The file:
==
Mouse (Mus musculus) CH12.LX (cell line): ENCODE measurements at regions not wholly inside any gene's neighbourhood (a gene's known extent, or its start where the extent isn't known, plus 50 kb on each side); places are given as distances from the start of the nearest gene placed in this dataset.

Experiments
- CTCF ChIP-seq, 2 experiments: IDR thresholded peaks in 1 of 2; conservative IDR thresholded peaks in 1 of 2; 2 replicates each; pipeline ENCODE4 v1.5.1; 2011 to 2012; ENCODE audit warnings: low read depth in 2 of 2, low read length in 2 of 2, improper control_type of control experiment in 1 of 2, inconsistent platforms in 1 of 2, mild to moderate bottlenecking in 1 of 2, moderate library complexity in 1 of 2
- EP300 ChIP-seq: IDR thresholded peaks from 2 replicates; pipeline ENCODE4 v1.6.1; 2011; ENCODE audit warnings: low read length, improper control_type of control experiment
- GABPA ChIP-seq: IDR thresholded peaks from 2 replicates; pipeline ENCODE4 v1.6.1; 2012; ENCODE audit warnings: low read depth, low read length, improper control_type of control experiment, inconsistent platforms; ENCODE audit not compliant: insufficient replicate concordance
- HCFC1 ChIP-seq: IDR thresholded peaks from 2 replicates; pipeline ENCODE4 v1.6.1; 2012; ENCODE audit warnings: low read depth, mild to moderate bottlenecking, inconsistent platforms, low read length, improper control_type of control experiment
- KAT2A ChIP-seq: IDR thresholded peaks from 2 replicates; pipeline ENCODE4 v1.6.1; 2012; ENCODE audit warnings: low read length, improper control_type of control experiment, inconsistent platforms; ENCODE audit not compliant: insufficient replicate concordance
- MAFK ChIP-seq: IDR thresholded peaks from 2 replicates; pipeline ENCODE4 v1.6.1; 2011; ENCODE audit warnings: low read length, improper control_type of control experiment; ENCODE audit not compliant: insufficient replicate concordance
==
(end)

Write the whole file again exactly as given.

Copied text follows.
Mouse (Mus musculus) CH12.LX (cell line): ENCODE measurements at regions not wholly inside any gene's neighbourhood (a gene's known extent, or its start where the extent isn't known, plus 50 kb on each side); places are given as distances from the start of the nearest gene placed in this dataset.

Experiments
- CTCF ChIP-seq, 2 experiments: IDR thresholded peaks in 1 of 2; conservative IDR thresholded peaks in 1 of 2; 2 replicates each; pipeline ENCODE4 v1.5.1; 2011 to 2012; ENCODE audit warnings: low read depth in 2 of 2, low read length in 2 of 2, improper control_type of control experiment in 1 of 2, inconsistent platforms in 1 of 2, mild to moderate bottlenecking in 1 of 2, moderate library complexity in 1 of 2
- EP300 ChIP-seq: IDR thresholded peaks from 2 replicates; pipeline ENCODE4 v1.6.1; 2011; ENCODE audit warnings: low read length, improper control_type of control experiment
- GABPA ChIP-seq: IDR thresholded peaks from 2 replicates; pipeline ENCODE4 v1.6.1; 2012; ENCODE audit warnings: low read depth, low read length, improper control_type of control experiment, inconsistent platforms; ENCODE audit not compliant: insufficient replicate concordance
- HCFC1 ChIP-seq: IDR thresholded peaks from 2 replicates; pipeline ENCODE4 v1.6.1; 2012; ENCODE audit warnings: low read depth, mild to moderate bottlenecking, inconsistent platforms, low read length, improper control_type of control experiment
- KAT2A ChIP-seq: IDR thresholded peaks from 2 replicates; pipeline ENCODE4 v1.6.1; 2012; ENCODE audit warnings: low read length, improper control_type of control experiment, inconsistent platforms; ENCODE audit not compliant: insufficient replicate concordance
- MAFK ChIP-seq: IDR thresholded peaks from 2 replicates; pipeline ENCODE4 v1.6.1; 2011; ENCODE audit warnings: low read length, improper control_type of control experiment; ENCODE audit not compliant: insufficient replicate concordance